Omaha daily bee. (Omaha [Neb.]) 187?-1922, January 29, 1906, Page 4, Image 4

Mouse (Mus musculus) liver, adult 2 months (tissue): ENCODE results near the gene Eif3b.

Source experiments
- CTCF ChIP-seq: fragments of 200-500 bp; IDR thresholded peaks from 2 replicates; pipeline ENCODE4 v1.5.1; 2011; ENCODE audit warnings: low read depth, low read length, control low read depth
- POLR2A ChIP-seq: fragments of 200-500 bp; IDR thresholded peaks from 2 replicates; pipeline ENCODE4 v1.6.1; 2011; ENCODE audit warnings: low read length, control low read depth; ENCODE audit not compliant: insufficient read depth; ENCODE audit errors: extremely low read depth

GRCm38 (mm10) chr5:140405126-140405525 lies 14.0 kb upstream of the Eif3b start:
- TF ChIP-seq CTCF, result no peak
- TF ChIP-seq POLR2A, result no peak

THE 0MA1IA DAILY BEE: MONDAY, JANUARY 20, lUOfi. Tim Omaha Daily Bee. E. ROSE WATER, EDITOR. PUBLISHED EVERT MORNING. TERMS or SUBSCRIPTION. Felly Bee (without Sunday), on year $4.00 Dally Bee and Sunday, one year 6.00 Illustrated Bee, one year -f Hunday Bee, one year J" Saturday Bee, one year 1 50 DELIVERED BY CARRIER. rally Pee (Including Sunday) per wk..17c Pally Bee (without Sunday), per week.. 12c Evening Bee (without Sunday), per woek c Evening Bee (with Sunday), per ween.. 10c Sunday Bee. per copy Address complalnta of irregularities In de livery to City Circulation .department. OFFICES. Omaha The Bee Building. South Omaha City Hall Building. Council Bluffs 10 Pearl Street. Chicago 1640 Unity Building. New York-1508 Home Life Inn. Building. Waahlngton 601 Fourteenth Street. CORRESPONDENCE. Communications relating to news and ed itorial matter should be addressed: Omaha Bee. Editorial Department. REMITTANCES. Remit by draft, express or postal order, payable -to The Bee Publishing Company. Only 2-cent stamps received as paymcmt of mall accounts. Personal checks, cx-ept on Omaha or eastern exchanges, not accepted. THE BEE PUBLISHING COMPANY. STATEMENT OF CIRCULATION. State of Nebraska, Douglas County, . : C. C. Rosewater, secretary of Tne Bee Publishing company, being dulv sworn, says that the actual number ot t'uii and complete copies of The Dallv, Morning. Evening and Sunday Bee printed Uuilng the month of December, 1905, was at fol lows: 1 81,640 2 .....83.740 t 30,000 4 1 1,660 E 31.TKO 6 8100 7 83.1CO t ai,8oo 9 .-...aa.aoo 10 - 80,100 11........ 31,040 12 31,78 IS 81.UAO 14 81.MOO It 31,730 17 30,020 IS 31,20 19 ai.TTO :o a-i.aao ;i ai.oao 2a av.ioo 23.... ;u,oo 24 at,so 25 ai,7o 26 a-i.aio 27 a-j.oio 2 a.tMW 29 3 1, MO JO a'l.DlO 31 80,150 is .. az,rio Total Uhtt,40 Less unsold copies 10,miH Net total sales DTl.Stftf Daily average 31,341) C. C. R03EWATER. Secretary. Subscribed in my presence and sworn to before me thia 31st day of December, lwi. (Seal) M. B. HUNUAt'E, Notary Public NVIIEJI OUT OF TOWS. Subscribers tearing; the city tem porarily ahoold have The Bee nailed to them. Address will ba changed as often as requested. Omaha is on the up-grade, but It would go up faster If it had fewer dead weights bitched on. Having gotten Into the courts, there Is no telling now when the printers' strike Jn Omaha will end. The Tonopah gold mines must have "arrived" Blnce the first light between union and nonunion miners resulted fatally. The county Jnll feeding graft may not be the only graft around the court house, but It bus been the biggest graft and must bo stopped first. Subserviency o the railroads' will not be the qualification demanded by Ne braska republicans of their candidates on the state ticket this yenr. Since Lincoln has decided that state officials must pay tuition for their chil dren In public schools Hastings may get Into the capital fight "for fair." The American young man has another cause for self-congrntulutlon. He docs not have to court his sweetheart In the limelight as Kiug Alfonso is doing. Chinese army maneuvers are said to have surprised foreign visitors who saw them; but perhaps it didn't 'surprise the foreigners as much as It did the Chinese. Denver Is about to open Its live stock show under most favorable auspices. That reminds us, What has become of the movement to Inaugurate a live stock show for Omaha next year? The 'Infant Industry" of burnlary has received a hard Jolt In Nebraska. 'With two Infants sentenced at Blair and-three to stand trial for murder at Omaha parental law seems to need reinforce ment Poles who have returned home from America looking for a flgli may find it; but It Is more probable that the Tutted States will have the greater trouble bringing back some of Its naturalized -rltirens from Siberia. Tho real menace to the street railway from overcrowded cars during rush hours is not so much the loss of '1 cents on the fares of those unable to get seats as the loss of the whole nickel of those who are compelled to walk. Of course, the lawyer who subsidized the Chicago newspaper reporter with a Christinas present of $100 was acting solely on bis own account without refer ence to the Interests of his clients. That Is always tho case after the lawyer Is exposed. Edgar Howard declares that the democratic state committee is planning "a love feast" for Nebraska democrats. Of course a second, table will he pro vided fcr the populists who used to per form In the small ring of the fusion tent show. That scientist wb,o annouueed that in telligent life may exist without air ou Mars has only advanced the outposts of pseudo scientific speculations in a new direction. It is too lata in the history of such movements to create a sensation by Its novelty. Attorney General Hadley of Missouri offers as his cure for trust evils a ret' ommendation that all lawyers refuse to hire out to help corporations violate or evade the laws. That might be a fairly effective remedy, but it has about as much chance of being adopted as a sug gestion that the corporation managers oliey the laws strictly without the aid or consent of venal lawyers. LOCK CASAL PROBABLE It may -be regarded as practically set tled that the Isthmian canal will not te constructed at sea level, as recom mended by a majority of the "consulting board of engineers. . Chief Engineer Stevens, who was before the senate committee jon Intenx-eanlc canals a few days ago, favored a lock canal, which he said could 1 constructed In not more than eight years at a cost of $ 147,1 sV 000, whereas a sea level waterway would cost about $250,0CX),0OO and take from twelve to fifteen years to build. This view Is concurred in by the canal com mission and also by a minority of the consulting engineers. The chief engineer also expressed the opinion that a lock canal would supply all the needs of commerce nnd that practically the only argument that could lo made In favor of the sea level type Is the time that would be saved In convey ing ships from oceon to ocean. He sug gested that there might be problems In the construction of a canal on the sea level of a more serious character thau could be foreseen. Mr. Stevens esti mated that the canal could bo built In seven years aud made the positive asser tion, on his reputation as an engineer, that the construction would not take more than eight years at the outside. There Is no doubt that a lock canal would supply all the needs of commerce for an Indefinite period and If ever the time should come when It did not It would doubtless' be posslhle to change to sea level. The determination or tuis matter and all other questions connected with canal construction ought to be reached with tho least possible delay. The country Is getting Impatient at the rather slow progress that Is being made with the great enterprise and would heartily welcome a decision of the ques tions that are retarding the practical work of canal construction. THE BRITISH L-lBOft PARTY. AVhut has been accomplished by the British labor party In the elections Is an Interesting feature of the political situa tion. That party will have a representa tion In the new rarliament of only fifty lotos, but the fact that It has attained this strength appears to be regarded as very significant. A London dispatch says that the labor party's development In niitloiial politics marks a surprising chanjje In sentiment In the country and th prediction Is made In some quarters Uir.t It will become the great democratic party of England. "The fact that labor fU Its strength In this election Is bound to gl f Impetus to the movement In the future." Its effect can hardly fill to be to unite more firmly for political pur poses the labor organizations, and also lucreusc their membership nnd Intensify their zeal. A prominent leader of the British labor party recently declared that "the stfUt&le for supremacy between tho dls IiiherMed tolling millions and their lords and master was .Itouud to crane, and it Is here. Hid its rote of progress will de iifjul to a large extent on the spirit In which tlif- lalor party performs Its work In the IIouso of Conundiis." That tho political conditions of the moment are favoiable to the advancement of this strngle seems evident. If the hiborites In Wv tew rarliament arc judicious, if their t'cr.umd are just nnd reasonable, It Is not to be. doubted that the party will grow, so that by another general election it limy be able to at least double its present representation. It has one of Its ablest and most influential leaders In the cabinet and this recognition gives as surance that the liberal party will give heed to what the party -of labor may ask. The showing made by the British lalor party certainly seems to warrant the view expressed by some that It Is the beginning of a revolution which will remodel political parties nnd disturb the foundations of political faiths. At this time British labor has substantial rea sons to complain of conditions, when a million and a half of people ure unem ployed and many of them destitute, with no prospect of ear!y Improvement in this unfortunate situation. The lalor party In the United Kingdom has given evi dence that it is not u mere faction, but a gruwing political power which must hereafter be reckoned with. HEAL ESTATE OUTLOOK 1 . OMAHA. All competent authorities agree that the outlook for real estate In Omaha was never ltetter. The era of real estate stagnation Is fully passed and real es tate holdings have again become con vertible ussets. It is un established truism that real esttite values are among the first to go down in periods of de pression and among the last to go up In periods of revival. It Is also a lessoii of experience that the swell of real estate values In any grow ing city must proceed from the business center outward rather than from the suburban districts ou the circumference to the center. Tho real estate situation In Omaha is illustrating both of these principles. Our real estate activity has come immediately upon the heels of the enlargement of commercial and indus trial interests, and the upward trend is most noticeable in the business center. Another jioint which emphasizes the peculiarly healthy condition of real es tate in Omaha Is that it is almost en tirely free from the speculative factor. All the big transfers of property of the lust year or two have been to pur chasers acquiring vacant tracts for pur poses of Improvement rather thau to hold simply for a rise with the Idea of selling soon again for a margin of profit. The assurance of further business ex pansion supporting a demand for en larged warehouse and store room facili ties makes certain the continuance of the building operations and every new building tends to enhance the value of adjaceut real estate. Real estate dealers rejsH't more in quiries for proerty this winter thsn in any previous year at the' same wesson, and also that prospective purchasers are I reconciled to tne new level of prices which has attained. Under such cir cumstances the real estate situation cannot fail to afford gratification to all people Interested In Omaha's growth, snd particularly to those who are more intimately concerned In the promotion of real estate transactions. THE rUILIPriSK QVESTIOX. According to reports from Washing ton n concerted effort of a very power ful kind is lelng made to prevent the rhillpplne tariff bill from lelng reported to the senate, or if reported from being passed. Tho statement Is made that the general question of our relation to the Philippines is playing a much larger part In the tariff controversy than had ln?en expected. It Is said that dislike of the Philippine policy is really growing In strength and that the ground for op position to the tariff bill Is that closer tariff relations would make it harder to bring about any change in the political status of the islands. It is believed this view may be found to be entertained by enough senators to defeat the bill. It was expected that the Philippine tariff measure would encounter strong opposition in the senate and It is at least possible that this opposition will be able to defeat the bill. What is rather to be looked for, however, Is an amendment of the measure that passed the house' making it less favorablo to Philippine products imported into the United States. It may be true, as stated, that the question of our relation to the islands is playing a part in the contro versy, but it is not probable that It is exerting very much influence. It is safe to say that few republican senators seri ously contemplate any change in the political status of the islands or partic ularly dislike the Philippine policy. The probability is that a bill will pass the senate reducing tariff rates In Philippine products, but not to the extent the house measure does. . The nonpartisan water board has sud denly become busy with the dissemina tion of statistics, designed expressly to create political capital for the Benr soniau candidate, just as the police com mission has recently mado Itself busy in boosting its preferred candidate for mayor. Both of these nonpartisan bodies hold their meetings in star cham ber. The water board wants to en lighten the people about the great ser vice It has rendered In creating an in terminable muddle, and the police board wants to Illuminate darkest Omaha with midway, midday lanterns. Ordinary people ore, however, at a loss to under stand why these beneficent nonpartisan bodies conduct their business behind closed doors. There Is no question but what the charter Imposes upon the mayor the duty to enforce the laws and ordinances I within the territorial jurisdiction of the city. But the statutes also impose upon the governor the duty to see to the en forcement of the laws throughout the Jurisdictional territory of the state. It Is a case not of exclusive responsibility, but of Joint rosiKinsiblliry. Nebraska should ponder well before com mitting Itself to the plan for dividing the stato into two federal districts. Among other things It will mean that fnore fed eral officers will have to keep out of the way of the executive axe. Sioux City Jouir.nl. It Is greatly to be feared the Ne braska delegation at Washington, wheu Its members agreed to o second district, had not thought of that. The Bee and its editor have gone Into the courts at various times on behalf of the taxpayers nnd stand ready to do so aain whenever occasion requires, but nobody ever heard of the editor of the World-Herald going into court to stop railroad tax-shirking, put nn end to graft or lop off sinecure tax-eaters at any stage of the game. The appointment of one of the leading foot ball experts of the country to the position of professor of mathematics at the Annapolis Naval academy is quite timely. By strict application of mathe matical rules he may be able to divert the surplus energy expended on hazing to practice on the gridiron. "Consideration" from the standpoint of the house of representatives can Iss understood from the fact that after five days' talk not n word was changed In the terms of the urgent deficiency bill, despite the showing of western repre sentatives. Messrs. Greene and Oaynor should not take too much hope from the fact that one of the Jurors became ill during the trial, us that was one of the features of the Ware case at Omaha, and after the sick man recovered he voted for con viction. Out for the Stuff. Philadelphia Record. Shrewd contractors have no notion of competing ug.ilnst each other for such a government Job us the eons! ruction of railroads in tho Philippine Islands. Flattened Oat. Chicago News. Secretary Taft has managed to spare about a minute of his valuable time to sit down on the critics who said that his friends were interested in Philippine real estate deals. More Than a lighting (nance. Portland Oregotiian. Summing up tho press dispatches, we might say that if he is not killed In the haxlng process, the modern fighting man In either arm of the service stands a reason ably good cham-e of dying from old age. Turn Down tho Light. Baltimore American. All the world loves a lover, but ecn with the advantage of the fierce white light which beats upon a throne King Alfonso is not getting a bit more of the romantic limelight Just now than Representative Lotigworth. An Inioresslvo Moaael. Boston Transcript. A tabulated list of "Tha Small Beginnings of Rich Americans" Is being copied around the country. Recent occurrences in the fiuauvlai world would give material for aa almost equally Impressive compilation on The Small Endings of Borne Rich Amer icans." , Talking- for Effect. Philadelphia Record. There Is unquestionably a great deal of jingoism In both England and Germany, but not quite enough to cause these great na tions to rush Into a war for no better rea sothan mutual Jealousy and dislike. What a Difference. Wall Street Journal. The house of representatives expressed its delight by prolonged applause when J. Adam Beds of Minnesota said: "Mr. Payne speaks of the senators from New Tork. Most people are trying to for get them." Yet when the two senators from New York took their seats the other day the welcome they received from their colleagues amounted almost to an ovation. There Is a big difference between the two ends of the capltol. The one is quickly re sponsive to public sentiment The other represents, what? neal Value ot Railroads. Philadelphia Press. A federal court Judge In Nebraska has decided that the best way to decide how much a railroad Is worth la to count up the value of its stocks and bonds. The actual cost of laying Its tracks and build ing Its stations, he Infers, no longer re presents of real value of a property. Nor is It a true measure of the company's earning capacity. For tax gathering pur poses this western Jurist concludes the company should be willing to abide by the value set upon It by those who actually own it. These are the persons who have the stock and bonds. What a rattling of dry bones there would be If the big eastern railroads should be taxed according to the stock market estimate put upon theml And what a snug Increase there would bo In the revenue received by the common wealth In Pennsylvania It such a rule should ba apnlledl TALK.IXG ABOIT A BILLION. Yarlona Answers to a Question of Public Importance. Cosmopolitan Magazine. Does the possession of a billion of dollars In the hands of an Individual constitute a menace to the republic? Jchn Wanamaker: "Not when the law becomes a terror to evil doers by prompt and vigorous administration." Edward Atkinson: "No." E. Benjamin Andrews: "Not neces sarily." Ernest Crosby: "Most decidedly." Henry Clews: "I do not believe It would. The time always produces a man fit to cope with the situation, and wisdom more than keeps pace with wealth." (By inference Mr. Clews seems to Indi cate that the billionaire would constitute a menace which would be met and over come.) David Starr Jordun: "In Irresponsible hands any large accumulation, whether of individual, corporate or governmental own ership, may be a menace. A surplus is always a danger. The fewer the persons concerned the greater the risk of a major ity going bad." Washington Gladden:' "It does; a very serious menace. Such power as this gives over the resources ot life and the means of subsistence of the entire community is not possessed by any sovereign on the earth today. It may have belonged to the czar, but It has fallen out of his hands. k0 free people ought to tolerate the exer- else of such Irresponsible power over their industries." Charles W. Eliot:', "No." Jack London: "Yes; a menace as colossal as the sum of dollars." SPOILING RAILROAD HARMONY. President Stlckney'a Offensive Activ ity 'Against Rebates. Kansas City Star. Now why should President Stickney of the Chicago Great Western railroad al ways be kicking the table over? Take his latest exploit, for instance. To the traffic managers of western lines in conference in Chicago, who anked whether he proposed to reduce rates on dry goods, he replied that he was considering a pro position to make openly the same rates that had been made secretly by the Bur lington for some years. A few year ago, It will be recalled, Mr. Stickney caused a great flurry by getting a contract for a share of the packers' busi ness and then publishing the rate as an open schedule. That was properly consid ered rank treason by the other railroads, which had no Intention of giving the snap away to the general public. They under stood that the lay mind would fail to comprehend the principles on which the discrimination was based- and that trouble would follow. , Yet Mr. Stickney has never seemed able to grasp the essential unwiBdom of treat ing all shippers alike. If at times he has been apparently reasonable In such mat ters nobody hus been able to tell at what moment he might come out with an open rate offering the same, advantages to the little fellow that by right belong ohly to the big shippers. Somehow he doesn't comprehend the fact that the large dealer Is entitled to all sorts of special privileges and that the whole business scheme would be upset if they were open to the small merchant. Mr. SUckney's conduct Is de plorable. Tho other traffic officials can only pray that some day he. may sei the light. SPOT LIGHT O.N ALUIIK H. Rhodo Island's Senator Caught Off Ills Guard. Kansas City Star. Senator Bailey of Texas turned a "spot light" on Senator Aldrlch of Rhode Island yesterday. There are moments in the devel opment of every drama when even the hero and the heroine must yield the center of the stage to the "heavy," and uncom fortable moments he finds them. With the spot light turned full upon him he is seen at his worst, Just as the hero or heroine, under similar circumstances, is seen at his or her best. Mr. Aldrich haa never liked the limelight. He haa been In the senute what Mr. Rocke feller has been In buslness-a comparatively stealthy man. He has sought the back ground rather than the foreground. He has a preference for privacy rather than publicity. With flue sarcasm Mr. Bailey described him as extremely "conservative." But even a man in the background or un derground can be s'iddetily. If unwillingly, brought into the glare of exposure by an unexpected shifting of the scenes. Aldirch, who 1ms be-n regarded as a man of caution and cunning, made a slip yester day. The matter of rate legislation was before the senate, brought there by a dem ocrat. Aldrich was off guard. The usually silent man msde a diltraging reference to democratic rate regulators. Then tha man from the biggest state In the union rf ached out for the man from the smallest slate and dragged him Isfore the senate and before the country. He turned the "spot light'' on him, showing him up In his true colors, lie toyed with him as a cat plays with a mouse. He tortured him with sarcastic compliments. It was a sad ordeal for the close family connection of Rocke feller, the first reliance of the railroads and the trusts In the Miate. And when the smiling Bailey was through with his inter esting exhibition, ho mercifully permitted bis victim to wriggle away. But for once Mrnalor Aldricb ul Kuode Island was properly "flacsd." HITS OF WASHINGTON I.IKF.. Minor Scenes and Incidents Sketched on tho Spot. People of the Tillman type snorted crit ically and sobbed a few sobs ot tearless grief when, a few weeks ego, a woman was removed from the White House for creating a disturbance. The affair was magnified to the limit by those predisposed to criticism, yet very few of the critics possess Intelligent comprehension of the strain put upon the patience and good nature of White House employes by cranks and people with axes to grind. A great many people harbor the notion that the chief duty of th rest of mankind Is to wait on them, and countless num bers of this class drift to the White House and think they own It. The average crank is easily disposed of, as he generally be trays himself to a policeman. Not so with the man or woman who deliberately plans to obtain admission to the president's office by a trick. An observant correspondent of the New Tork Tribune tells how these schemers scheme. A republican senator or representative, or obliging bureau chief, says the corre spondent. Is made the convenient vehicle for carrying the designing person Into the president's office. Almost any statesman or officeholder of the higher grade In good standing with the administration will do for the purpose, and, no matter what obligations of honor or friendship would seem to prohibit the subterfuge, the "end Justifies the means" In the schemer's eyes, and the crime Is planned and executed in cold blood. "Now, senator. If you'll only take me up to the president's office so that I can shake his hand, I'll be under a thousand obliga tions," Is the most common method of at tack. "Oh, dear, no; I don't want to take up a moment of his time; Just a little visit of respect, you know," and thegood na tured senator falls Into the trap. As soon as the words of Introduction are spoken In the president's office the visitor's time Is at hand, and. Instead of passing out gracefully, as the senator expects and the president probably hopes will be the pro gram, the caller exclaims: "Oh, Sir. Presi dent, while I am here I'd just like to call your attention to the fact that I have a second cousin by marriage who is a great admirer of yours. He fought in the Spanish war that Is, he got as far as Washington from his home up In Minne sota but, as I can show you, he has a fine military record In the mllltla, and even when a boy was a great admirer of yours. Why, when he was In the high school he composed a poem called 'Our Teddy' which was set to music and played with great success by the village band at three con certs." "Now, Isn't that Juct splendid!" exclaims the president, smiling genially and drop ping the visitor's hand. "I am so glad that you called and when you visit Wash ington again I hope that you will come and see me. Give my best regards to rour cousin and tell him that I will be pleased to see Mm. too. Now, senator" and the president turns to the senator who has convoyed the visitor to his office In a vain hope that the cousin by marriage of the young military hero will take the hint. Take It? Well, hardly. "Oh, I wanted to tell you," continues the somewhat removed relative, "that I have some papers here which I brought down to show you. They are the endorse ments of 3.000 of our leading citizens and county voters who are backing my cousin for the position of internal revenue col lector to succeed Colonl So-and-So, whose term expires next April. Colonel So-and-so, you know. Is afflicted with asthma, and, his friends say, will not again be a candi date. Now, my cousin knows all about the duties of the office, tor lie was treas urer of his church society for five years and did all the collecting, and learned the Inside of tho internal revenue business while in his father's cigar store. His father manufactured the popular brand of cigars known as 'Teddy's Tobies' named In your honor, sir and had to buy a great many revenue stamps every year. While buy ing the stamps he got very well acquainted with the inside workings of the department, ao his friends believe it will be an Ideal appointment for you to make, Mr. Presi dent." While tills has been going on the presi dent has been growing more and more nervous, and, at Its conclusion, grabs the three thousand petition from the visitor's hand with a desperate clutch. "Yes, yea, I'll look Into the matter," he exclaims; "I'll read every ono of the 3,000 signatures, perhaps, and if the senator here will add his endorsement your cousin may get the appointment." The last portion of thg, president's re marks smacks a little of revenge. The president remembers that the wily senator has already committed himself to some one else for that Job. The senator grinds his teeth in despair over the "break" he has committed by fetching the Importunate visitor to the White House, and hustles the "cousin of" out of the executive presence In a Jiffy. Then there are the multifarious "friends of the persldent," people who knew him when he was a little shaver down on Long Island, asqualntances of his people in New York City and men from the west who know some one who knew the president when he was ranching it on the Little Missouri in the 80's. They all, singly, in pairs or In crowds, reach the White House or Sagamore hill when the president Is at home there on vacation and ull of them have their grievances to air or their ambi tions to satisfy. It Is, of course, impossible for the presi dent to see every person who would like to visit htm and consume his time. Even In Washington's day such a thing would have been out of the question, and If that la so, how much further is It now from the power of the president when tho pop ulation and the facilities for their reach ing the nationul capital have grown a thou sandfold? - Neither the president's power of endurance nor the length of the days haa kept paco with tho nation's growth, though many of tho president's friends ure ready to declare that he must be made of Bessemer steel and whipcord to go through what he does and survive. One who stands at the door of the office for half a duy is amaxed at the number of visitors who pass In, fulfill their missions and gu away huppy. Certainly many of thvm do not see the president at all. It would be physically impossible for him even to bow to all who come. Therefore the wits of Secretary I-oeb and ills subor dinate! are kept continually sharpened and their Ingenuity tested to the utmost to in vent schemes to lighten his burdens. Con sidering the immense volume of work that j Is transacted in that unpretentious office. it la little wonder that now and then an Incident occurs which is not on the card and has its unpleasant features. But rare, indeed, are the "untoward happenings" at the White Houi-e. ttaaliaril for the Title. New York Sun. (if the eminent iuallflVu Hon of Joseph Ralph Burton, who misrepresents Kans.is on the payroll nf the senate of the t'nli'ii flutes, for the title of Grafter there can he no question after bis mileage performance In the chamber of that highly respectable body, The Doctor Asks - "Are your bowels regular?" He knows that daily action of the bowels is absolutely essential to health. Then keep your liver active and your bowels regular by taking, small laxative doses of Ayer s Pills. Just one pill at bed time is enough, just one. We have no secrets! We publish the formulas of all our medicines. Hade by the t. O. Ayer Oe., Lewsll, Mass. Also maufhatnrers o r ATBR'I RAnt VTOOR For th fcair. ATKB ' SCHBRRT PBCTORAL-For eesfhs. ATBS'3 BAR8APAHIXA For Us bkwa. ATBR'S AQUBCUKX-For auUria ana at POINTERS ON' STATU POLITICS. North Platte Tribune: The boost being given State Treasurer Mortensen for gov ernor and Attorney Cieneral Brown for United States senator is so vigorous that It will require considerable effort to sidetrack them. But why attempt to obstruct their nomination? Can better men for the re spective positions be secured. Beatrice Sun: D. B. Thompson has been confirmed minister to Mexico. This ts the place that Mr. Thompson has wanted. He has business interests In that country and It is also to his Interest to develop the business relations between Mexico and the United States. The best thing In this Is the man who tried to get Thompson's scalp got scalped himself. Loup City Northwestern: Since Norris Brown won his decisive victory over the railroads In the tax case, a number of tho state papers are falling over each other In trying to chase him Into the United States senate. The state might do a blamed sight worse than to place Norris there, but When we have a good thing in the attorney gen eral's office let's not tnke any risks. Oakland Independent: There Is a spon taneous call of the state press for Attorney General Brown as candidate for United States senator to succeed Millard. Hn seems to be the man of the hour on whom those opposed to Millard can unite and It would not be surprising if the state con vention voted to endorse him. He has shown that he is cast In the same mold as Roosevelt and Burkett In the state's case In the railroad tax suit. North Platte Tribune: Considerable oppo sition to Congressman Klnkald has devel oped among the cattlemen In the northwest part of the state. They think he has not been active enough In his efforts to protect them from tho prosecutions the government Is bringing against those who Illegally fenced land. But why should Congress man Kicknld protect them? If the cattle men have violated the law they should suffer the same as any other violator. Neligh Leader: Norris Brown, Nebras ka's popular attorney general; is being quite generously mentioned as a candidate for United Stutes senator. With due re gard to his fitness, qualifications and popu larity, the question of location should be considered, and It Is the hope of the Leader thut a candidate his equal In all respects may be found from this section of the state. It Is not fair that both senators should be south of the center of the stale. It Is wrong in principle and vicious In prac tice. Holbrook Observer: Kvery day we hear the leading people In this section of the country, irrespective of politics, say that they would like to have the ojiance to vote for C. M. Brown of Cambridge for governor. Mr. Brown has been in the banking business In southwestern Nebraska for twenty years and Is well known in financial and other ways throughout the state. He is a man of the world, with a liberal view of all situations, conservative In all things and with a mind and view of hs own. Friend Telegraph: Attorney General Nor ris Brown is being boomed for the coming United States senator from Nebraska. The successful termination of the railroad tax cases has placed Norris Brown at the head of men In Nebraska who are willing In this day and age of politics to do their whole duty. Mr, Brown has not only won these tax cases, but he has fixed once for all the fact that the railroads of this state shall not be allowed to shirk their share of the burden of taxation. The peo ple of this state have a right to honor such men as this to the highest office within their gift as a Just reward for well doing In these cases. Silver Creek Sand: The people of the state of Nebraska have been looking for a Moses to lead them out of the bull rushes. This applies directly to the ques tion of the election of a United States sen ator from Nebraska. In the minds of great majority of the people Peter Mor tensen will be the next governor, and naturally theysre seeking for a senator who will serve them as well. Sand has noted the accomplishments of Attorney General Brown Willi a great deal of satis faction, and has for several years been very friendly to the attorney who has In many ways shown himself to be the first Incumbent of the office who has In any way represented the Interests of the people Instead of the corporations. If Mr. Brown will make good In his handling of the cases against the Grain trust and turn in and show why we pay a dollar more per ton for coal In Silver Creek than the peo pie In Omaha, after it has been hauled through Silver Creek to Omaha and back again, maybe we will support Norris Brown for senator. Consider the Consumer. Indianapolis News. If the coal miners and the operators can Just keep In mind the fact that there Is sn immense number .of the plain people who ere keenly Interested In the result of their deliberations. It may help them somewhat In arriving at an amicable conclusion. Coal. Wood. Coke, Kindling. W a.ll tha beat Ohio and Colorado Coals -cloan, hot, ltlnji Also tho Illinois, Hanna, 8horldan, Walnut Block, Stsam Coal, Eto. For gan.ral purpos.s, us. Charok.. Lump, $8.30; Nut, $5.00 par ton Missouri Lump, $4.75; Lar. Nut, $4.50 makes hot, quick fir.. Our hard eoal is th. SCRANTON, tha bast Pennsylvania anthraoita. Wo alao sail Spadra, tho hard. at and eloanoat Arkansas hard eosl All our eoal hand ser.ened and weighed over sny city scales desire COUTANT & SQUiRES PERSONAL NOTFS. It is interesting to note that the name of Russell Sage does not appear In Colonel Mann's list of distinguished patrons. Some member of congress flunked a bookcase, but later concluded, upon de partmental suggestion, to pay postage, which amounted to $72. Mr. Roikcfeller has caused the setting aside of tlO.noo. the Income to be paid to the widow of the late President Harper. It Is possible even for Mr. Rockefeller to do some kind act at which nobody will gibe. The average business man smiled in the same superior way at Prof. Bell's pre diction that the telephone would become of as common dally use as he now says the flying machine will be. Don't get caught a second time declining Bell stock at $4 a share. General J. K. Smith, who will become the new Philippine governor general, Is little known In the east, but long ago achieved prominence in his native state, California. His present position was at tained through his military enreer. be ginning In the Spanish-American war, when he saw service In tho Philippines. The sultan of Turkey has a camera, made by an American firm, the Ilka of which does not exist. The metal work Is of gold, the framework of the finest ivory, the bellows of morocco leather lined with black velvet, and the whole Inclosed In a case of white morocco with a gold lock and key. It cost approximately $8,000. Major S. II. M. Byers of Des Moines, la., recently visited the old confederate prison at Columbia, S. C, where hs was confined as a prisoner during the otvll war. He escaped by sawing a hole through the building. While looking ' over tha scene of his escape of forty years ago be discovered the very hole and had the sur rounding boards cut out and the rillo shipped to his home. PASS1NM PLEASANTRIES. "Kind words go a great way In this World." said the gentle philosopher, "Yes," answered Senator Sorghum, "hut people are getting wary. It Isn't as easy to trade kind words off for votes as it used to be." Washington Star. "I suppose, daughter, you are keeping the diary I gave ;u New Year's?" "Yes, Indeed, pupa. I'm keeping It wrapped In tissue paper. It's too pretty to write in." Philadelphia Ledger. "Do you have any difficulty with your furnace?" "N-no; I don't suppose you could call It that. I swear at it fltty times a day, but It never swears back." Chicago Tribune. "A delegation from Finland, sire!" an Honored the chamberlain. The csar strova to conceal his agitation. "Of course 1 cannot see my Finnish;" he answered, with characteristic Romanoff obstinacy. Puck. Mr. Guyer Why don't you get married? You'll be an old timid pretty soon. Miss Terchanee If I were as easy to please as your wife was. I'd have been married years ago. Cleveland Leader. Bacon Do you believe that heat as cends? Kebert Certainly. "Well, It's funny that all the he:it In our flat Is downstiiirs In the Janitor's Hpartments in the basement." Yonkers Statesman. Miss .Tellers I wonder why Flossies young man wears that ridiculous lit t 1m goatee on his chin. Miss Tartun The reason Is, I believe, that there Is no other place where he can wear It. Chicago Tribune. "Come now." said her father, after slie hsd kissed him effusivtlv two or three times, "what Is It you want? Out with It!" "I don't want anything." replied , the dear girl. "I want to give you some thing." "Indeed! What Is it?" "A son-in-law. Jack arked me to speak to you about It." Philadelphia Press. IN SINNV OLU SPUN. Milwaukee Sentinel. You mav talk of skyscrapers that tower. And rear their heads hih to the sky: Yoo of mansions may prate and stories re late Of their wonders that dazile the eye: But there's something I sing of that's grander. Whose beauties are hard to explain In a faraway land I have reared with a wa nd A castle in sunny old Spain. Your mansions may gleam with their splendors-Hut what are their splendors to me? Your columns of white may stand In their intKht Attesting to man's witchery. Your halls of pure marble may glisten, And gems flash from over the main But there's naugh inn compare with my castel In air - My rustle in sunny old Spain. Hose covered, vine laden. It s1ai:ils there, With halls all a-glltler with gold There's a fountain of wim a nct:ir dlrln That is sweeter than nectar of old. You tony hear, if you wish, tinklins music That is balm for each sorrow anil puin-- There ar voices that sing with a silvery ting In mv castle In sunny old Spain. I 'Tl true that mv castle is flimsy And far. far awuv is the land: "fls true It may fade, us castles will fada That are reured on the uncertiiln sand. Hut when crumbled lo dust ate its pillars. And all scattered, tike wind-blown rain. I have only to dream, and lo! there will frleulll ir In sunny old Spain?